AMY HOOD: Sure, Karl. In Q2, let’s me talk about two key ones. Number one, it’s one of the device launches. We actually launched a very broad portfolio of devices into the quarter with Surface Pro 4, Surface Book, Band 2, and the Lumia 950 and 950 XL. And so between all of those hardware products as well as our gaming performance, another sort of hardware component in the quarter, we did a little better than we had expected in our launches. Now, when you launch mid-quarter, there are always some timing aspects to that, but I feel very good about the execution of those, and that is a meaningful component of that outperformance.
The second one, which I talked about, is OEM Pro. We did a little better in the quarter than I expected, but inventory levels are a little higher. I expect to work through that in Q3, and that was a couple points of impact, for example, on OEM Pro in quarter.
KARL KEIRSTEAD: Okay, great. And then, Amy, for the third quarter your guide for that business is also pretty good. Is that due to some of these similar factors, or are there one or two others that are driving the "what appears to be" pretty solid 3Q performance in that unit as well?
AMY HOOD: Well, it’s similar drivers. In that segment, there’s also some topics that I tend to not get asked about in Q&A. Let me take the opportunity to talk about them, which is, one, our search performance continues to be very good. Frankly, our display business has been quite good. And if you go beyond that, you know, I feel good about our gaming business sequentially. I feel good about the hardware, especially the Surface performance as we launch into more geos.
And so if you think about all those components, which actually were very similar to Q2 in terms of their strengths, you see them again in Q3. And so I’m not sure there’s anything "new," Karl, I would say, other than that bit of mix between OEM Pro a little bit pulled into Q2 versus Q3.
KARL KEIRSTEAD: Terrific color. Thank you, Amy.
AMY HOOD: Thanks, Karl.
CHRIS SUH: Thank you.
We’ll move to the next question, please.
KASH RANGAN, Bank of America Merrill Lynch: Hi, thank you very much. Congrats on the quarter. I was curious to get your thoughts, Satya, on the Windows 10 upgrade cycle in the enterprise and also in the consumer market, particularly after the anniversary of the free offer for Windows 10. And secondly and finally, thoughts on Surface, it’s off to a great start, with the latest model. Could that play a more important role in the corporate computing landscape? Thank you. That’s it for me.
SATYA NADELLA: Thanks, Kash, for the question. As far as the upgrade momentum the fact that we crossed 200 million active devices, we feel very, very good about that. And the pilot, the place which in the second half is going to be a huge focus for us is the enterprise deployment. And that’s where I think there’s real excitement, because of some of the core capabilities of Windows 10 when it comes to security, manageability, that I think is going to create great value for enterprises and that’s showing up in all the pilots. I’ve never seen a Windows release in the enterprise with this level of accelerated deployment -- deployment plan. So we obviously need to do a great job in continuing to push that and we are focused on it.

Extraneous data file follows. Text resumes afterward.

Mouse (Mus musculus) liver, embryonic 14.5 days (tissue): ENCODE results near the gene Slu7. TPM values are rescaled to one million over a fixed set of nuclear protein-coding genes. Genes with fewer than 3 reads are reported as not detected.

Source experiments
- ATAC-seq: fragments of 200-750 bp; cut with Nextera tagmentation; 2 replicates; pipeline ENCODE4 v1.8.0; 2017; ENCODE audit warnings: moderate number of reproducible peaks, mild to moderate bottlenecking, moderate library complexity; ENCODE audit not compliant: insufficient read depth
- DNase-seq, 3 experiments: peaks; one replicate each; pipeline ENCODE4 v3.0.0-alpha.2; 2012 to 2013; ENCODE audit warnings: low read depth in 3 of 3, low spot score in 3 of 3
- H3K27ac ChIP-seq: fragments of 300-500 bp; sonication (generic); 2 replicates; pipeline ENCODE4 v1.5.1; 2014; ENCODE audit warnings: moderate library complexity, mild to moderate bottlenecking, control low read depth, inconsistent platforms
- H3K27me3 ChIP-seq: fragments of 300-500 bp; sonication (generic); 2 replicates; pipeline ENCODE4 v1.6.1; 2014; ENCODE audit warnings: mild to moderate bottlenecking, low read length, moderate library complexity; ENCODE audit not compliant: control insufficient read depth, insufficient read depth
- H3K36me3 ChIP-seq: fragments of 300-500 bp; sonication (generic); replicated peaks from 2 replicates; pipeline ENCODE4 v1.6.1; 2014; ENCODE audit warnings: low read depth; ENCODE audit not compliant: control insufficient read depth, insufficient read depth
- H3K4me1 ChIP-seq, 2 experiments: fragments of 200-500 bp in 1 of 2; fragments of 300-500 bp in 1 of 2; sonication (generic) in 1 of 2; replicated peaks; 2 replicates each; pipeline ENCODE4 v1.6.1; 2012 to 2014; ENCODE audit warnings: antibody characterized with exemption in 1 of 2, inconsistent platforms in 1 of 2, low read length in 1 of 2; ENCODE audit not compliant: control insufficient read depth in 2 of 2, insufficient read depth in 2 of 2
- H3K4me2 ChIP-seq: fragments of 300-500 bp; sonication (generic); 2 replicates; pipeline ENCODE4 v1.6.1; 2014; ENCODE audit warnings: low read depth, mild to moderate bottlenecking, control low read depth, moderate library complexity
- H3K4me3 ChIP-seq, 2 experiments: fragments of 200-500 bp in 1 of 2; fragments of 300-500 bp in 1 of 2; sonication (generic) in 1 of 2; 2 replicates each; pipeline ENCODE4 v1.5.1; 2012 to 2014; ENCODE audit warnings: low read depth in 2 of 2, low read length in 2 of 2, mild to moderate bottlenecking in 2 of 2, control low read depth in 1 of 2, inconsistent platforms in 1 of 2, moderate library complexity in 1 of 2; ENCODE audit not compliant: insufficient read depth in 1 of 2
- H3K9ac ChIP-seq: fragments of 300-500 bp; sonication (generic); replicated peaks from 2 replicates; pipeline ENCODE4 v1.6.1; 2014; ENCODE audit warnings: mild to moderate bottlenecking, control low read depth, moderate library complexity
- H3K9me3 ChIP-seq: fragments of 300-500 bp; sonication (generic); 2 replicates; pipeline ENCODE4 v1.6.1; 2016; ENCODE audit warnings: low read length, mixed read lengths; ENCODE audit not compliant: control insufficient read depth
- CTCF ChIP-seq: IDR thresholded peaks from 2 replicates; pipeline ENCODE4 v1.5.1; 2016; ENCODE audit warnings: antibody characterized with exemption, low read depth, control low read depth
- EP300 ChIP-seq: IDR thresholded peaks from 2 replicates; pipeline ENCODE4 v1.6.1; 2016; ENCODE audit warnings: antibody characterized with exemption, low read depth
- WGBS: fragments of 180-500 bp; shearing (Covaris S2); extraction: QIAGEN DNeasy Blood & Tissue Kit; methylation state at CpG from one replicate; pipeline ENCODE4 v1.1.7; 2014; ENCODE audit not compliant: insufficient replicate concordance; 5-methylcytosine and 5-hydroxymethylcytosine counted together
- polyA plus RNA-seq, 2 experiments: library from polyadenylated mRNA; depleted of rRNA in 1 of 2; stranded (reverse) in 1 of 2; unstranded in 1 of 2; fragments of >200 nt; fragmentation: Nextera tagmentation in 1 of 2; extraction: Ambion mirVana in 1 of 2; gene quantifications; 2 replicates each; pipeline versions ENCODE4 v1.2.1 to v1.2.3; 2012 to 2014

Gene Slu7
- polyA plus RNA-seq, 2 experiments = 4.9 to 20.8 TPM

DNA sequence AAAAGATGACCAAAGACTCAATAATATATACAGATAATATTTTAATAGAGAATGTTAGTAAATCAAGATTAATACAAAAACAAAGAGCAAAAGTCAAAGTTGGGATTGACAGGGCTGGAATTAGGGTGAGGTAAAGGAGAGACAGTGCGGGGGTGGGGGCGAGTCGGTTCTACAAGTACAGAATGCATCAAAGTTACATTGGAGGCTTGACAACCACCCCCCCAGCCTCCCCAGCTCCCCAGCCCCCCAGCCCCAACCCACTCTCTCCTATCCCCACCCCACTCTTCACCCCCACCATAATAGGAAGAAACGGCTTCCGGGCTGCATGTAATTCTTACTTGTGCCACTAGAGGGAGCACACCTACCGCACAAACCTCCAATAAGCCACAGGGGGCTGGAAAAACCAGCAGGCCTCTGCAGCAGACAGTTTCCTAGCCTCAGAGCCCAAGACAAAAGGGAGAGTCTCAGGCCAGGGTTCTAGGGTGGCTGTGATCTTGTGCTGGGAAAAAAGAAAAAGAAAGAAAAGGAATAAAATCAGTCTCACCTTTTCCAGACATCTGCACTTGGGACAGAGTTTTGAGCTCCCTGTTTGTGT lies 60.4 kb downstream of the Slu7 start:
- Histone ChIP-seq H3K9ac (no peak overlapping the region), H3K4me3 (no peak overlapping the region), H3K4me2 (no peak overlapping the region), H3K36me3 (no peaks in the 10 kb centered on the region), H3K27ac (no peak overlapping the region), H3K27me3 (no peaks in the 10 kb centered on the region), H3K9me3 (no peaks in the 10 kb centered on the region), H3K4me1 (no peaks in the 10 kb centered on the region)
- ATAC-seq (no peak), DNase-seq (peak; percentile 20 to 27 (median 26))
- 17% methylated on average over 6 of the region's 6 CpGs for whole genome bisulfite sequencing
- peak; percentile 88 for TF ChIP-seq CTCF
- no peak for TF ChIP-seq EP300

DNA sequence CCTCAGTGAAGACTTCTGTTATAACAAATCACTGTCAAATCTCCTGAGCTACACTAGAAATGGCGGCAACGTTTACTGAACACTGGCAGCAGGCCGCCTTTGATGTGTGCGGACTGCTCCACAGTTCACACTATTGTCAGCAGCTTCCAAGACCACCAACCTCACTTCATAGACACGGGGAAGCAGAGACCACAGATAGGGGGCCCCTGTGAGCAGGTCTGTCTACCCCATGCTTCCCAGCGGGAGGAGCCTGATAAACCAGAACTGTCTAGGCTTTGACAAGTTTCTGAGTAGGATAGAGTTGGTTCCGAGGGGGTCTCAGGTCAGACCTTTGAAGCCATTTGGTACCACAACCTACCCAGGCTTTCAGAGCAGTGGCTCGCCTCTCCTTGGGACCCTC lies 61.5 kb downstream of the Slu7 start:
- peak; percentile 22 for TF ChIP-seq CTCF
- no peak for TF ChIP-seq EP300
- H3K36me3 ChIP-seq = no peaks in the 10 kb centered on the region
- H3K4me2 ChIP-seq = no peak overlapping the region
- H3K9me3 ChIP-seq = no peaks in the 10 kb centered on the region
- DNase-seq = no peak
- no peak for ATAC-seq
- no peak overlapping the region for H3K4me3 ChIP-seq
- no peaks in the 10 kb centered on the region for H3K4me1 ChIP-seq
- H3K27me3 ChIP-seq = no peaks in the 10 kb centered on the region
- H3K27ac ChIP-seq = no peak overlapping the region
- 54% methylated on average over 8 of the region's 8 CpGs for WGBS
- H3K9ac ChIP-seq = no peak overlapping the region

As far as Surface, Surface is playing an increasing role for us in both consumer, as well as in the enterprise market. And also we just created a new category of two-in-ones, where even our OEMs are finding success, which was one of our strategic objectives of doing the Surface. And so overall we do think that this tablet that can replace your laptop is ideally suited for productivity needs, which means it’s great for your personal use, as well as your use inside of the enterprise and we continue to see good growth.
AMY HOOD: I would just add one thing is that we’ve actually announced a number of important partners to help us take the Surface portfolio into commercial customers. I think we’ll expect to see progress on that over the course of the year.
KASH RANGAN: If I could your excitement is pretty palpable. What could be driving that 140 percent increase in adoption relative to Windows? We all thought XP to 7 was a major transition, but it looks like there’s another big transition happening here.
SATYA NADELLA: I mean I think there are two aspects of it. We have a good operating system release for the core desktop user. And the second I believe is that we also expand out into new usage patterns. If you look at even the thing that we are seeing in terms of engagement with the browser, or things like Xbox Live with the store, or new device categories like the two-in-one, all I think make it much more possible for users to engage with Windows in more mobile formats, and in more productivity scenarios. So I think it’s the combination of all of that. But, it starts with having a good product truth, which Windows 10 does deliver on.
AMY HOOD: Thanks.
CHRIS SUH: Great, thanks.
We’ll go to the next question, please.
ROSS MCMILLAN, RBC: Thanks very much and congratulations from me, as well. Satya, I had a question on commercial Office 365. I don’t know if you gave us the number, but I think the last couple of quarters you’ve talked about monthly active users and I’m curious if you have an update on that number. And then I also was curious about thoughts about RPU, because you introduced the E5 SKU in December. Where are we on the path of penetration, if you will, with the higher value SKUs and the ability to see price lift across the base over time? Thanks.